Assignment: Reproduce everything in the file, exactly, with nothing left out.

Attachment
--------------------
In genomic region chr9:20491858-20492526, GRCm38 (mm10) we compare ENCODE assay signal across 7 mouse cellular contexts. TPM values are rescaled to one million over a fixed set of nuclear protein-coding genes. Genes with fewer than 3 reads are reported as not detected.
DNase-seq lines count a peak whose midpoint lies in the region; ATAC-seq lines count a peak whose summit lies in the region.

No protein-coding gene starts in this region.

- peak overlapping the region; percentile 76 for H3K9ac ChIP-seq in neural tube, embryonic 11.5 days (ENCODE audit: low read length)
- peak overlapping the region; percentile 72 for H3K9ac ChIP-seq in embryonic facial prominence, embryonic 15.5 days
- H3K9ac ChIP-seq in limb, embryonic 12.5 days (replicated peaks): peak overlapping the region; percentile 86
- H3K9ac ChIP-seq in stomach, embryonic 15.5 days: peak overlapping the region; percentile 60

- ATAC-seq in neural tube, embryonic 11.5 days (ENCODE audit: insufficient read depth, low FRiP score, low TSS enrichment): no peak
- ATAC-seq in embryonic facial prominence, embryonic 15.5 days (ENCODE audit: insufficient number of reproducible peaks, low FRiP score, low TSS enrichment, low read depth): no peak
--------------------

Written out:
In genomic region chr9:20491858-20492526, GRCm38 (mm10) we compare ENCODE assay signal across 7 mouse cellular contexts. TPM values are rescaled to one million over a fixed set of nuclear protein-coding genes. Genes with fewer than 3 reads are reported as not detected.
DNase-seq lines count a peak whose midpoint lies in the region; ATAC-seq lines count a peak whose summit lies in the region.

No protein-coding gene starts in this region.

- peak overlapping the region; percentile 76 for H3K9ac ChIP-seq in neural tube, embryonic 11.5 days (ENCODE audit: low read length)
- peak overlapping the region; percentile 72 for H3K9ac ChIP-seq in embryonic facial prominence, embryonic 15.5 days
- H3K9ac ChIP-seq in limb, embryonic 12.5 days (replicated peaks): peak overlapping the region; percentile 86
- H3K9ac ChIP-seq in stomach, embryonic 15.5 days: peak overlapping the region; percentile 60

- ATAC-seq in neural tube, embryonic 11.5 days (ENCODE audit: insufficient read depth, low FRiP score, low TSS enrichment): no peak
- ATAC-seq in embryonic facial prominence, embryonic 15.5 days (ENCODE audit: insufficient number of reproducible peaks, low FRiP score, low TSS enrichment, low read depth): no peak